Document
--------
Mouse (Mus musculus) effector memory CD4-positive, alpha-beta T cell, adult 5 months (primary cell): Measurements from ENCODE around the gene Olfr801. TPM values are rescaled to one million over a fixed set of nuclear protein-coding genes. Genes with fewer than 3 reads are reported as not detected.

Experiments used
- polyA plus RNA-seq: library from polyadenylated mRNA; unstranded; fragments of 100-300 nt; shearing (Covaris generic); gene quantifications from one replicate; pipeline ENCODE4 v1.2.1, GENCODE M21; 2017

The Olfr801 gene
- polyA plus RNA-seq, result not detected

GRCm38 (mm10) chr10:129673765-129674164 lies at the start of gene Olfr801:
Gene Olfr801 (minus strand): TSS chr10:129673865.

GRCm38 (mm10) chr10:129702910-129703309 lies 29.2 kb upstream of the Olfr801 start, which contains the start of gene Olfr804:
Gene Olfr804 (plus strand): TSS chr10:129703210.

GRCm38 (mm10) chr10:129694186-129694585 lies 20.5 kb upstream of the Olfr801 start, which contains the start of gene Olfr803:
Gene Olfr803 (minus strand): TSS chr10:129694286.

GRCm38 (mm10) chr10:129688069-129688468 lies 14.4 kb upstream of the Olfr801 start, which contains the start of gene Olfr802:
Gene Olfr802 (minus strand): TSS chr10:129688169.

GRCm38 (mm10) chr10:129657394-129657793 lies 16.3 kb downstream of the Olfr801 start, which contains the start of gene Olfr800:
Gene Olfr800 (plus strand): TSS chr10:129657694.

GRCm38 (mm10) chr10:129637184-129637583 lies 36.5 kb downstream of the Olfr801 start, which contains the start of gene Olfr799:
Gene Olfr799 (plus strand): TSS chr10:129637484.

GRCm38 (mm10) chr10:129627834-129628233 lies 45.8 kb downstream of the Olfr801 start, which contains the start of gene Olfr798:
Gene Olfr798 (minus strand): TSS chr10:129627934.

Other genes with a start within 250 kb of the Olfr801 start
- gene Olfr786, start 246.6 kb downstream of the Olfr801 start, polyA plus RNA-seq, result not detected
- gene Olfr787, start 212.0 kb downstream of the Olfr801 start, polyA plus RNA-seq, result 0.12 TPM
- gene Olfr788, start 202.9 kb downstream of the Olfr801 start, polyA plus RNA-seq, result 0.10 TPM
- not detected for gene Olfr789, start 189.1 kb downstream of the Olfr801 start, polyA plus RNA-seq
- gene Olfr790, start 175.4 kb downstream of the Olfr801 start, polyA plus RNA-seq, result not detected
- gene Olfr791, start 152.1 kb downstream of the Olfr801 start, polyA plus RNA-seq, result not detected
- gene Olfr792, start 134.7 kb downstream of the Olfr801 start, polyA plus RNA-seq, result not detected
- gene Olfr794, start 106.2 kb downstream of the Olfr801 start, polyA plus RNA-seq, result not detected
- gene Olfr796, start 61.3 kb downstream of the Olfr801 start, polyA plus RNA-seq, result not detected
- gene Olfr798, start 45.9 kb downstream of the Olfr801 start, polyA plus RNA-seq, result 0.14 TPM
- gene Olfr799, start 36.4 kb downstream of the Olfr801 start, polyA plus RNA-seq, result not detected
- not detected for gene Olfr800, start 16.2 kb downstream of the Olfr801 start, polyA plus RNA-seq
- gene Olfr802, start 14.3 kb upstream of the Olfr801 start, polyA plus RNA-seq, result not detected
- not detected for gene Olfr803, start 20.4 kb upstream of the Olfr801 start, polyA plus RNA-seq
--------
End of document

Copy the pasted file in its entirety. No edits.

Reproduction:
Mouse (Mus musculus) effector memory CD4-positive, alpha-beta T cell, adult 5 months (primary cell): Measurements from ENCODE around the gene Olfr801. TPM values are rescaled to one million over a fixed set of nuclear protein-coding genes. Genes with fewer than 3 reads are reported as not detected.

Experiments used
- polyA plus RNA-seq: library from polyadenylated mRNA; unstranded; fragments of 100-300 nt; shearing (Covaris generic); gene quantifications from one replicate; pipeline ENCODE4 v1.2.1, GENCODE M21; 2017

The Olfr801 gene
- polyA plus RNA-seq, result not detected

GRCm38 (mm10) chr10:129673765-129674164 lies at the start of gene Olfr801:
Gene Olfr801 (minus strand): TSS chr10:129673865.

GRCm38 (mm10) chr10:129702910-129703309 lies 29.2 kb upstream of the Olfr801 start, which contains the start of gene Olfr804:
Gene Olfr804 (plus strand): TSS chr10:129703210.

GRCm38 (mm10) chr10:129694186-129694585 lies 20.5 kb upstream of the Olfr801 start, which contains the start of gene Olfr803:
Gene Olfr803 (minus strand): TSS chr10:129694286.

GRCm38 (mm10) chr10:129688069-129688468 lies 14.4 kb upstream of the Olfr801 start, which contains the start of gene Olfr802:
Gene Olfr802 (minus strand): TSS chr10:129688169.

GRCm38 (mm10) chr10:129657394-129657793 lies 16.3 kb downstream of the Olfr801 start, which contains the start of gene Olfr800:
Gene Olfr800 (plus strand): TSS chr10:129657694.

GRCm38 (mm10) chr10:129637184-129637583 lies 36.5 kb downstream of the Olfr801 start, which contains the start of gene Olfr799:
Gene Olfr799 (plus strand): TSS chr10:129637484.

GRCm38 (mm10) chr10:129627834-129628233 lies 45.8 kb downstream of the Olfr801 start, which contains the start of gene Olfr798:
Gene Olfr798 (minus strand): TSS chr10:129627934.

Other genes with a start within 250 kb of the Olfr801 start
- gene Olfr786, start 246.6 kb downstream of the Olfr801 start, polyA plus RNA-seq, result not detected
- gene Olfr787, start 212.0 kb downstream of the Olfr801 start, polyA plus RNA-seq, result 0.12 TPM
- gene Olfr788, start 202.9 kb downstream of the Olfr801 start, polyA plus RNA-seq, result 0.10 TPM
- not detected for gene Olfr789, start 189.1 kb downstream of the Olfr801 start, polyA plus RNA-seq
- gene Olfr790, start 175.4 kb downstream of the Olfr801 start, polyA plus RNA-seq, result not detected
- gene Olfr791, start 152.1 kb downstream of the Olfr801 start, polyA plus RNA-seq, result not detected
- gene Olfr792, start 134.7 kb downstream of the Olfr801 start, polyA plus RNA-seq, result not detected
- gene Olfr794, start 106.2 kb downstream of the Olfr801 start, polyA plus RNA-seq, result not detected
- gene Olfr796, start 61.3 kb downstream of the Olfr801 start, polyA plus RNA-seq, result not detected
- gene Olfr798, start 45.9 kb downstream of the Olfr801 start, polyA plus RNA-seq, result 0.14 TPM
- gene Olfr799, start 36.4 kb downstream of the Olfr801 start, polyA plus RNA-seq, result not detected
- not detected for gene Olfr800, start 16.2 kb downstream of the Olfr801 start, polyA plus RNA-seq
- gene Olfr802, start 14.3 kb upstream of the Olfr801 start, polyA plus RNA-seq, result not detected
- not detected for gene Olfr803, start 20.4 kb upstream of the Olfr801 start, polyA plus RNA-seq